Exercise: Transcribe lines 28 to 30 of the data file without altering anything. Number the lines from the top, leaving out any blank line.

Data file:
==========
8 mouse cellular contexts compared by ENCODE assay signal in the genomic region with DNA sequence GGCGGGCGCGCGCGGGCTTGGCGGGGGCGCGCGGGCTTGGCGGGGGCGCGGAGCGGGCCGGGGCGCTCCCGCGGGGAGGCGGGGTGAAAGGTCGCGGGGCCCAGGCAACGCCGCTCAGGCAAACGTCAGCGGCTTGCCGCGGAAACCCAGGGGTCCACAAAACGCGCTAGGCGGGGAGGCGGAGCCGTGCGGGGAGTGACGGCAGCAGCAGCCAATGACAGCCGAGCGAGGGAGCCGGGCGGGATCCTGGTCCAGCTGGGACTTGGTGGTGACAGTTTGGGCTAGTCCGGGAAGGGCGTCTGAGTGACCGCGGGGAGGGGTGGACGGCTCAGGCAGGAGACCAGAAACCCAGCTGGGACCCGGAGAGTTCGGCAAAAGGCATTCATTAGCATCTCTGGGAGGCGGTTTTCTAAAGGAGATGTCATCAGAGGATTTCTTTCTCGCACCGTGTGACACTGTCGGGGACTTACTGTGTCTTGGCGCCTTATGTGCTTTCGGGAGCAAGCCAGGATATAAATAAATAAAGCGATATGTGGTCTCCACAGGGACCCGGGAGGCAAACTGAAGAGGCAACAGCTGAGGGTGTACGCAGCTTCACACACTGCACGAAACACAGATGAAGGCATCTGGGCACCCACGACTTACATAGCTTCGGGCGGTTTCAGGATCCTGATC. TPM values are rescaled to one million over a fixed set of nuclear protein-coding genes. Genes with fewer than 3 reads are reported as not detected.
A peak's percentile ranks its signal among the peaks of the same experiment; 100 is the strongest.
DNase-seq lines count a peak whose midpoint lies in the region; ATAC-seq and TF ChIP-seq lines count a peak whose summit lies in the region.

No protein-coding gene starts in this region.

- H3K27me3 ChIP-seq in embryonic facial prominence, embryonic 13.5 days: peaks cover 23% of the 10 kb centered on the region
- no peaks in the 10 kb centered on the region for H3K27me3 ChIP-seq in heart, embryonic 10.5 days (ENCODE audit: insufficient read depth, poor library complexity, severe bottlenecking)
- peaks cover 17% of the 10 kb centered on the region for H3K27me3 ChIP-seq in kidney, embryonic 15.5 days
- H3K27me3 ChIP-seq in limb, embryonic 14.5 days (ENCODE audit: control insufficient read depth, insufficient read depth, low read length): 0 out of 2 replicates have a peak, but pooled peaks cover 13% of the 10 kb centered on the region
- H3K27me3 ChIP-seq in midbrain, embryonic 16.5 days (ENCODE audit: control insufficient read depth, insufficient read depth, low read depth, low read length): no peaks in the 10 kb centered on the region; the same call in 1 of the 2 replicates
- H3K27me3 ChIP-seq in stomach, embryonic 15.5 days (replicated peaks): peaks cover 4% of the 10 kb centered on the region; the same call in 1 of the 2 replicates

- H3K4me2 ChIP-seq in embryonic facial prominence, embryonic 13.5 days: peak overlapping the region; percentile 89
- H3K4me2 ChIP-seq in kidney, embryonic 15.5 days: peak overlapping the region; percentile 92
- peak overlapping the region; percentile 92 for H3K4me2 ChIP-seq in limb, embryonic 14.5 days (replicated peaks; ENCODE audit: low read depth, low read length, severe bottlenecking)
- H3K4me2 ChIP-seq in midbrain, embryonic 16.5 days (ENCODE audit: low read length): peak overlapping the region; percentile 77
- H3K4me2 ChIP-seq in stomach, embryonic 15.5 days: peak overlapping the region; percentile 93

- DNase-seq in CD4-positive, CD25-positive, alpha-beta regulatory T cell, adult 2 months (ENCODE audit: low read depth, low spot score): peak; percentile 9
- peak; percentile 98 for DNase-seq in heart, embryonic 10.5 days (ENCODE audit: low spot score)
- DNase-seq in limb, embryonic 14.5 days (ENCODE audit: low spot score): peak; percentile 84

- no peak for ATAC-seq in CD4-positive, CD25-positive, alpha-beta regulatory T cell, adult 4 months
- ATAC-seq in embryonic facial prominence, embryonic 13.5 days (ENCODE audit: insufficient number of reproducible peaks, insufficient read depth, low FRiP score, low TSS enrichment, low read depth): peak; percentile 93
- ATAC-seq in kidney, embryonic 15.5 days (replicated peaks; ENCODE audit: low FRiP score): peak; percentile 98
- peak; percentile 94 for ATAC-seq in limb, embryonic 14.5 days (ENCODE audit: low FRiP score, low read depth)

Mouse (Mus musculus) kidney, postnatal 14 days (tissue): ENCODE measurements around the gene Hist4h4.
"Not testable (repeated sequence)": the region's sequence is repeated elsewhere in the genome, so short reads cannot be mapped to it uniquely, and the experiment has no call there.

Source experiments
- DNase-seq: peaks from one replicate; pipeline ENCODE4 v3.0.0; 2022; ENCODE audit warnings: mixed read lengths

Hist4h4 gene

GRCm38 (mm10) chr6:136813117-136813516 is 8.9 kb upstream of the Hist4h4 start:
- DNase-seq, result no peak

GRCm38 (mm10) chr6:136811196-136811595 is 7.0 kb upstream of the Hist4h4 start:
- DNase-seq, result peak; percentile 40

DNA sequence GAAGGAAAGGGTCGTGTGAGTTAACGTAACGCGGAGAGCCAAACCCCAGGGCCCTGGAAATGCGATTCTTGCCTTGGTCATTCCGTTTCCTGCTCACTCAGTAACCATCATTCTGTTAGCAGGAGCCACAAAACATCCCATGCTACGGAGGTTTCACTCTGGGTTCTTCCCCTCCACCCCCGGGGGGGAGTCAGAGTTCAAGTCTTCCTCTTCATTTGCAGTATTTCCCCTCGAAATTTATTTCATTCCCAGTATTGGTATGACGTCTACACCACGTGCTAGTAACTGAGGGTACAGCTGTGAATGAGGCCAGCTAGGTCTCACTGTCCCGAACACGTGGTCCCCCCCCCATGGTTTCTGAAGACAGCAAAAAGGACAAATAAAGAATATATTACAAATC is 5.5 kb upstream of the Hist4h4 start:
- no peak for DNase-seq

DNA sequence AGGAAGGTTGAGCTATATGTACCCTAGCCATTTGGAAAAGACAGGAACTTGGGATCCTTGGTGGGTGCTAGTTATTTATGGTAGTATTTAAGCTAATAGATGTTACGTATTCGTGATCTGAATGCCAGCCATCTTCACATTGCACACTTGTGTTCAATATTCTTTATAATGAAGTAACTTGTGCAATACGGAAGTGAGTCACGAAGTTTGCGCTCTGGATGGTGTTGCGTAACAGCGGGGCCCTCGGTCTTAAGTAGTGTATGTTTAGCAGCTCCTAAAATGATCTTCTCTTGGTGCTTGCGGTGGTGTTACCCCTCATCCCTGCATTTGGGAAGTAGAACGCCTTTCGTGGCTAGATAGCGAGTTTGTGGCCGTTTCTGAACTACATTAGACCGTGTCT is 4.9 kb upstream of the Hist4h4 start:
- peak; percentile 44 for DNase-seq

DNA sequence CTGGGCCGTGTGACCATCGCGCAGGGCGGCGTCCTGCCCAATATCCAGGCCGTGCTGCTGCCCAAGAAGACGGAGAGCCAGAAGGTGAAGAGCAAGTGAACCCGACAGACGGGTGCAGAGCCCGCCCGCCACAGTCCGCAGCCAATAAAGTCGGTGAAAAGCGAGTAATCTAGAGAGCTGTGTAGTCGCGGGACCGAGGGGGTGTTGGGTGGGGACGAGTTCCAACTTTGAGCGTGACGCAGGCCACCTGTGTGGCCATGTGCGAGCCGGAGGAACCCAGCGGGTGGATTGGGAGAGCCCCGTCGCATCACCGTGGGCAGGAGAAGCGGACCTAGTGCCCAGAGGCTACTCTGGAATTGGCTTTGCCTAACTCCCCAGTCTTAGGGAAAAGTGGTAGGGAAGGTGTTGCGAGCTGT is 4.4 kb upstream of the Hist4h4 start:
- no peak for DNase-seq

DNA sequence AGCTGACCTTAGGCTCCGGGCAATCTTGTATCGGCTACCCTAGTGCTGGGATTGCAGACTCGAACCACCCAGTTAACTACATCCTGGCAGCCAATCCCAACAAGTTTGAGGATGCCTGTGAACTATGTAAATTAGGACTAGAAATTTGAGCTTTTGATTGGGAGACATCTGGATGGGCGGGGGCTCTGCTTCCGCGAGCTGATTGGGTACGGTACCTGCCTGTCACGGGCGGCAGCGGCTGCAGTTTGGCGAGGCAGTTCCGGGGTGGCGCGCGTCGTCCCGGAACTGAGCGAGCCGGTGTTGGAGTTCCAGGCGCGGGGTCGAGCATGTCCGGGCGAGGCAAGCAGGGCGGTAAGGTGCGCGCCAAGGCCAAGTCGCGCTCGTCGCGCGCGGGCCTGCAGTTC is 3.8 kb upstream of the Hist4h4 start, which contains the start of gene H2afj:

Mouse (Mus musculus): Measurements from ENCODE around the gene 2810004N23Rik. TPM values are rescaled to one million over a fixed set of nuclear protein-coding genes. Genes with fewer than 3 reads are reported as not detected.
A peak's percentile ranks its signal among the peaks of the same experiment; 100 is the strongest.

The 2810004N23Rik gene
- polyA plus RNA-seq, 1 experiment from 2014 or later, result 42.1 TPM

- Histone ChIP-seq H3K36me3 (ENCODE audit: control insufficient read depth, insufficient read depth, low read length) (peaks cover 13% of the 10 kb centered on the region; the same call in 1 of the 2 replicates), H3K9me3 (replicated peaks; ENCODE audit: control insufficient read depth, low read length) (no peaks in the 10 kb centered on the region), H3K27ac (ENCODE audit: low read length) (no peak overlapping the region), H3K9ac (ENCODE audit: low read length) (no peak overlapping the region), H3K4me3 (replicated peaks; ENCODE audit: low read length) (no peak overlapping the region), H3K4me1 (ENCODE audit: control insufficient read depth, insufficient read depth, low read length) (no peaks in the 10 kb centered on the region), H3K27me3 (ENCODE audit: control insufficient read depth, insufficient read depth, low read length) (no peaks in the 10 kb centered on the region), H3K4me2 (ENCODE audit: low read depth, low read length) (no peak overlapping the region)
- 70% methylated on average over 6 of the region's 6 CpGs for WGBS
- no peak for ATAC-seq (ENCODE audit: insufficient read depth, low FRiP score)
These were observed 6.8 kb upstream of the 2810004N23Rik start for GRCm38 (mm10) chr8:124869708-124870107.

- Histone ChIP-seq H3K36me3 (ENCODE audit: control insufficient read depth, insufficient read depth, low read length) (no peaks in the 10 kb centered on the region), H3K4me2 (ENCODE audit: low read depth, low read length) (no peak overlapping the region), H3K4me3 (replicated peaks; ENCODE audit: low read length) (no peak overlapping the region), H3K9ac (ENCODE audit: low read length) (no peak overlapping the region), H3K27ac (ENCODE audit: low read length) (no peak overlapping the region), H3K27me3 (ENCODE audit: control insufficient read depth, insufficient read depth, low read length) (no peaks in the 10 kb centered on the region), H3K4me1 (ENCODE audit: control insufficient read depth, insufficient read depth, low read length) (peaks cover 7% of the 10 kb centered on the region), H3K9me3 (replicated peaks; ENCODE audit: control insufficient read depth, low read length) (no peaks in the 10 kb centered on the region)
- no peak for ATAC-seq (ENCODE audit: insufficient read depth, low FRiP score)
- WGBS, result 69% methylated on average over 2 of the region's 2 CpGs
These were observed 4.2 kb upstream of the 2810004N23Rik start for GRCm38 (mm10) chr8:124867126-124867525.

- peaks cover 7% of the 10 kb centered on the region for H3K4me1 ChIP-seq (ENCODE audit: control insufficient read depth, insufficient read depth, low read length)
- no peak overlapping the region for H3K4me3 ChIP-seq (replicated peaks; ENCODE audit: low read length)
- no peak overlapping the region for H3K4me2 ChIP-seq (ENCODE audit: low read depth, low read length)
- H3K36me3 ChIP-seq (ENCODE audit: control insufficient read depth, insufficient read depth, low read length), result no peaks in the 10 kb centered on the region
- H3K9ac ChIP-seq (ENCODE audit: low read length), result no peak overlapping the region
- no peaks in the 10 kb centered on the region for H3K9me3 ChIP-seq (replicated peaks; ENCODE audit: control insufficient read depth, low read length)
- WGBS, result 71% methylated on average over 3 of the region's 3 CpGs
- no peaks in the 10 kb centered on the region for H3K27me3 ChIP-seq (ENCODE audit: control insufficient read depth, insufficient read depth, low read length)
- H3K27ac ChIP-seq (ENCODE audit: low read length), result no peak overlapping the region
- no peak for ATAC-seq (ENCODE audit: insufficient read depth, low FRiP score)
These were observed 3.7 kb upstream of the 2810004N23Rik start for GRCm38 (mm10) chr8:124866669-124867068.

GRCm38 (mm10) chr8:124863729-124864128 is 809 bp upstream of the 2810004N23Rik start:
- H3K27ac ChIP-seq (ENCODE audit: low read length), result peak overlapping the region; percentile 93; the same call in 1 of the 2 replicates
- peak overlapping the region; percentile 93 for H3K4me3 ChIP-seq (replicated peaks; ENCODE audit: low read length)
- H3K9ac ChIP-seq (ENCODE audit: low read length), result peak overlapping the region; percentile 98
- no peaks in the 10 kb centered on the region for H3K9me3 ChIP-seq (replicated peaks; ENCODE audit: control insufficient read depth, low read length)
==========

GRCm38 (mm10) chr6:136813117-136813516 is 8.9 kb upstream of the Hist4h4 start:
- DNase-seq, result no peak

GRCm38 (mm10) chr6:136811196-136811595 is 7.0 kb upstream of the Hist4h4 start: